Five minutes to make an impact

For up-​​and-​​coming entre­pre­neurs, per­haps the most impor­tant make-​​or-​​break moment is the one when they have the oppor­tu­nity to pitch their busi­ness to investors capable of cat­a­pulting their promising ideas into entirely new territory.

More than a dozen entre­pre­neurs with North­eastern ties had that oppor­tu­nity on June 12, 2013, at the bian­nual Pitch-​​a-​​thon. The event was orga­nized by IDEA, the university’s student-​​run ven­ture accel­er­ator, and held at the Mass­Chal­lenge head­quar­ters in the Inno­va­tion Dis­trict of Boston’s water­front. But rather than speaking to just one poten­tial investor, rep­re­sen­ta­tives of each of 18 ven­tures were given five min­utes before an audi­ence of 150, many of them ven­ture cap­i­tal­ists or angel investors looking for the next busi­ness to fund or mentor.

“Why are we here?” asked North­eastern senior Phoebe Farber at the end of her pitch for CareerApp, a web plat­form that con­nects job can­di­dates with employers. “We’re here because we’re fundraising.”

CareerApp, like each of the fea­tured ven­tures, has already achieved some suc­cess. But in order to grow, it needs money.”We’ve proven our con­cept and we’re ready to grow,” Farber told investors.

IDEA offers a range of resources and ser­vices to star­tups, and it hosts Pitch-​​a-​​thon twice a year to show­case the stu­dent, alumni, and faculty-​​run ven­tures it sup­ports. Four ven­tures in IDEA—3-Spark, 88 Acres, Quad Tech­nolo­gies, and Plexx—are also final­ists in this summer’s Mass­Chal­lenge com­pe­ti­tion, which pro­vides men­toring and space to more than 100 ven­tures from around the globe.

“I’m amaz­ingly impressed with the pro­gram at North­eastern,” said Scott Bailey, the Mass­Chal­lenge director of part­ner­ships. “The power of the stu­dent body is some­thing no one should underestimate.”

The bur­geoning entre­pre­neurs prepped dili­gently for the Pitch-​​a-​​thon, working with IDEA coaches and men­tors to craft the per­fect pre­sen­ta­tion, one that intro­duced their busi­ness, high­lighted what made it unique, and explained how an investor could help it grow and develop.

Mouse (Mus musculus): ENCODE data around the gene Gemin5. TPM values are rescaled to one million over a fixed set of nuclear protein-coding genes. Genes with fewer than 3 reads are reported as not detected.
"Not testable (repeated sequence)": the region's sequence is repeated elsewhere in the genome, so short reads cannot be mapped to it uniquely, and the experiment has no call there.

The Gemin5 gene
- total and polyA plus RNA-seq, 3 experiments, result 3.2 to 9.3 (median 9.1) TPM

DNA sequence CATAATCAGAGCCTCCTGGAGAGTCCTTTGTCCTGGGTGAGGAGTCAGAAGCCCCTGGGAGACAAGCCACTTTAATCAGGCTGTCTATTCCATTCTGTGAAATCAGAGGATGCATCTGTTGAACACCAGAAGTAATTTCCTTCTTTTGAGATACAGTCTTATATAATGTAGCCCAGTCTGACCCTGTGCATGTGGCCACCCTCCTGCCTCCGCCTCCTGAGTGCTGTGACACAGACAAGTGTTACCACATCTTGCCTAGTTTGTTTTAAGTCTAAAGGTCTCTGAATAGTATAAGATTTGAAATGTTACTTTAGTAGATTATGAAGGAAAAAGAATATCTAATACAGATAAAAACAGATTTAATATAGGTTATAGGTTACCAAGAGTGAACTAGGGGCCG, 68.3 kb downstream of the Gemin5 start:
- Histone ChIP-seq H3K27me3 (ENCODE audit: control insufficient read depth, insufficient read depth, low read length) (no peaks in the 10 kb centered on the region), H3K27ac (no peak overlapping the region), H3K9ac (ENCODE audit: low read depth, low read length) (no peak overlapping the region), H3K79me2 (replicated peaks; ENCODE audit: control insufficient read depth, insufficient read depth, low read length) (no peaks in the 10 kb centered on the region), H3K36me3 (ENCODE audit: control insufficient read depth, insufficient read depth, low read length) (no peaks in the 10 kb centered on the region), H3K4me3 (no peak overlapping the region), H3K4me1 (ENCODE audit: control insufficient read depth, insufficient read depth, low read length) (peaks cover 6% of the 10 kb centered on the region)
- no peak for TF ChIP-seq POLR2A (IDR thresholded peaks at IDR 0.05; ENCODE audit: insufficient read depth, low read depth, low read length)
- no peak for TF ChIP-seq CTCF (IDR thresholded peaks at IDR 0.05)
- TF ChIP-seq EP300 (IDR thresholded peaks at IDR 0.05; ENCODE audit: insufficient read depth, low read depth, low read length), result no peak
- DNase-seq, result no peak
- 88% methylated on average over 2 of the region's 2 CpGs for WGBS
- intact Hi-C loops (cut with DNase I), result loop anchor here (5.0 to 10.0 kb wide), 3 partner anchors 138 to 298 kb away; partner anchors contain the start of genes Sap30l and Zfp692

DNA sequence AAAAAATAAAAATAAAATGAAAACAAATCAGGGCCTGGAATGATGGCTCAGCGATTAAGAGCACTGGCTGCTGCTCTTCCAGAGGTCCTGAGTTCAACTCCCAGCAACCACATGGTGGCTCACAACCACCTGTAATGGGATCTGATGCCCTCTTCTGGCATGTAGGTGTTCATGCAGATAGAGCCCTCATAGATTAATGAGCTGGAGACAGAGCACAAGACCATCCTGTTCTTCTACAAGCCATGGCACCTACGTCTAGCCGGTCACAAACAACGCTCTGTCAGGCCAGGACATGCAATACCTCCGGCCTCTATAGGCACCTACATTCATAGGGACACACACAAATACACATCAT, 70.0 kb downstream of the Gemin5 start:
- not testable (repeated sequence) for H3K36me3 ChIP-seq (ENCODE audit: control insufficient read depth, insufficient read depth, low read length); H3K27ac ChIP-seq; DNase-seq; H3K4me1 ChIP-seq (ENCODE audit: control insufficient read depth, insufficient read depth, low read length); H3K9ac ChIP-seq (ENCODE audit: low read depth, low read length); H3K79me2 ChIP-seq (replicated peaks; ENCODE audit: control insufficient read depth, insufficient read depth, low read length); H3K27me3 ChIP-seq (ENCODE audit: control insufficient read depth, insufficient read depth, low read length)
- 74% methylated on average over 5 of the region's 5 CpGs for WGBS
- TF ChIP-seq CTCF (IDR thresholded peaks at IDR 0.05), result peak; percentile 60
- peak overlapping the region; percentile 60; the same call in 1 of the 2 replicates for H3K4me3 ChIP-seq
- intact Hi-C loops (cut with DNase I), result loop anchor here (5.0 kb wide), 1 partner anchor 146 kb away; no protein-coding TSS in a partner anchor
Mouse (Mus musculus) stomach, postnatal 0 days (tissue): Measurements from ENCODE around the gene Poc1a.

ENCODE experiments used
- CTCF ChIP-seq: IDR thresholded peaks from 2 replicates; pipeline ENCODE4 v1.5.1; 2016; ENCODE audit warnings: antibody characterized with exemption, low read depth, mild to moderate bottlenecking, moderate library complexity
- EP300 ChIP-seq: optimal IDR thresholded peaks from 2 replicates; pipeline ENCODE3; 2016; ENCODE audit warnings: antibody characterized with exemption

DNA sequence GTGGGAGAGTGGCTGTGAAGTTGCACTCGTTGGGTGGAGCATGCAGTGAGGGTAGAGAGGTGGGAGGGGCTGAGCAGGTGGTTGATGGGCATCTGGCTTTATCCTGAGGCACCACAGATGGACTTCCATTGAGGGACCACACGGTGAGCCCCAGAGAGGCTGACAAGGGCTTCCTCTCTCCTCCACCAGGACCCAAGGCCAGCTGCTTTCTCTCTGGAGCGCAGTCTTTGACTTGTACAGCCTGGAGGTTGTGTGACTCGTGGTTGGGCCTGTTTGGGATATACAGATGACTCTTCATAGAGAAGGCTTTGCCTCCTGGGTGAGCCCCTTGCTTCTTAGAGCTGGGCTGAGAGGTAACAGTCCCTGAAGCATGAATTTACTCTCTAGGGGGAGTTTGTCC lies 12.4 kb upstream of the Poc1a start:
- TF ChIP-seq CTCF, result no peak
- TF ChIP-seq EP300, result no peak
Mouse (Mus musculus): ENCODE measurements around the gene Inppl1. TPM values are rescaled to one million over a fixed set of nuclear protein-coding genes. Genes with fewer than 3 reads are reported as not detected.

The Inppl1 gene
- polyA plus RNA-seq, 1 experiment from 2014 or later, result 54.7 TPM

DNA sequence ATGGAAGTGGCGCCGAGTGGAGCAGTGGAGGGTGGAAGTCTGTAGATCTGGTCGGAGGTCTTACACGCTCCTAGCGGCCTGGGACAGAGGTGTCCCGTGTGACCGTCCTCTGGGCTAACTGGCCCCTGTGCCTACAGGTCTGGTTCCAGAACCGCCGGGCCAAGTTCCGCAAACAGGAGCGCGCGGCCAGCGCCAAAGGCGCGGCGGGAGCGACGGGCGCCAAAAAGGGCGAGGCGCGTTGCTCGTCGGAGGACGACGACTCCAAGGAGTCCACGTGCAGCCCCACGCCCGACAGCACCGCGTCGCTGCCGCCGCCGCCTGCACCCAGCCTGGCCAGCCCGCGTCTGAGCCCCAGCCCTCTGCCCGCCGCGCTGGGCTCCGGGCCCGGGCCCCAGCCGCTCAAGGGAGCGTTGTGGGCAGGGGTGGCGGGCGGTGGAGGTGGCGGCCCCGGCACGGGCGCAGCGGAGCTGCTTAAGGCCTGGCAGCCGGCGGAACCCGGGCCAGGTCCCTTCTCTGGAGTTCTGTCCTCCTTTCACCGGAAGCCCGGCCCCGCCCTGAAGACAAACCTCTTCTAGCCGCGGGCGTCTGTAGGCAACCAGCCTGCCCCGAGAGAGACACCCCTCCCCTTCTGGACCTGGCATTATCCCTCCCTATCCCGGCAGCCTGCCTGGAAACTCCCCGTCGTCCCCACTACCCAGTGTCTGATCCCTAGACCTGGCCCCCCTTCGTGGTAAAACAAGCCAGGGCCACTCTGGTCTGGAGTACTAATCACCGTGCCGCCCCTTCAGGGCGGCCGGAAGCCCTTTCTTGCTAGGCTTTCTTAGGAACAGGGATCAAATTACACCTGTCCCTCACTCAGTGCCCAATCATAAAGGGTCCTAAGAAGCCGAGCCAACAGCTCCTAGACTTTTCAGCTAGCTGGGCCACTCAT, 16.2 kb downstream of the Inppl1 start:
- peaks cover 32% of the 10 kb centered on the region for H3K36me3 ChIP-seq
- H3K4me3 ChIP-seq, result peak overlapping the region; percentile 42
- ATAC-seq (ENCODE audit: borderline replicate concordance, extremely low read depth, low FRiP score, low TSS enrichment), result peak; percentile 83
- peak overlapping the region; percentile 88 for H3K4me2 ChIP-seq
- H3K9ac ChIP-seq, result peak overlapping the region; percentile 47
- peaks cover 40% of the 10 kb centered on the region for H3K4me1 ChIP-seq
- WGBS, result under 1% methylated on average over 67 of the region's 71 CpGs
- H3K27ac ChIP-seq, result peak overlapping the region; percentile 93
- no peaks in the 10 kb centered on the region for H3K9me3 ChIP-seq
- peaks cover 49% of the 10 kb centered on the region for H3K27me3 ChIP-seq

Entrepreneurs with ties to Northeastern got the chance to pitch their business ideas to potential investors and mentors on Wednesday night at IDEA’s biannual Pitch-a-thon. Photo by Brooks Canaday.

While the ven­tures pre­senting at Pitch-​​a-​​thon rep­re­sented a range of categories—from high-​​tech biosen­sors and cutting-​​edge 3-​​D printers to mobile apps for the restau­rant industry and a web plat­form to plan group outings—each addressed a real-​​world problem and had a fully-​​established busi­ness plan.

Take Lean­Wagon, a fledg­ling ven­ture that this year has already grown from two employees to a staff of 10. The com­pany aims to help small and medium-​​sized com­pa­nies deploy incentive-​​based pro­grams to help their employees lose weight and become healthier, deliv­ering the kind of sav­ings in health­care and other costs that large cor­po­ra­tions like CVS and Safeway have been able to achieve through pro­grams of their own. But those incentive-​​based pro­grams, while very suc­cessful, are dif­fi­cult to imple­ment on a smaller scale since they require part­ner­ships with a range of com­pa­nies, from food providers to gyms.

Ben Maitland-Lewis, CEO of, a portfolio web application for the music and entertainment industry, presents at the Pitch-a-thon. Photo by Brooks Canaday.

“Most small and mid-​​sized com­pa­nies don’t have the resources to run those pro­grams on their own,” said co-​​founder Dustin Haines. “That’s where Lean­Wagon comes in.”

The formal event even­tu­ally turned into a net­working ses­sion, with poten­tial investors and men­tors meeting one-​​on-​​one with the young entre­pre­neurs. North­eastern entrepreneur-​​in-​​residence Bob Lentz and IDEA adviser Dan Gre­gory, along with other fac­ulty from the D’Amore-McKim School of Busi­ness, were on hand help the hopeful entre­pre­neurs make con­nec­tions and schedule meet­ings for more information.

“It was an impor­tant showing for our capital-​​seeking ven­tures because it max­i­mizes their expo­sure to angel and VC investors and offers the audi­ence an array of invest­ment oppor­tu­ni­ties across dif­ferent indus­tries,” said IDEA CEO Max Kaye. “I was impressed with the quality of the pitches, the level of sales­man­ship, show­man­ship and pro­fes­sion­alism all our ven­tures brought to the table.”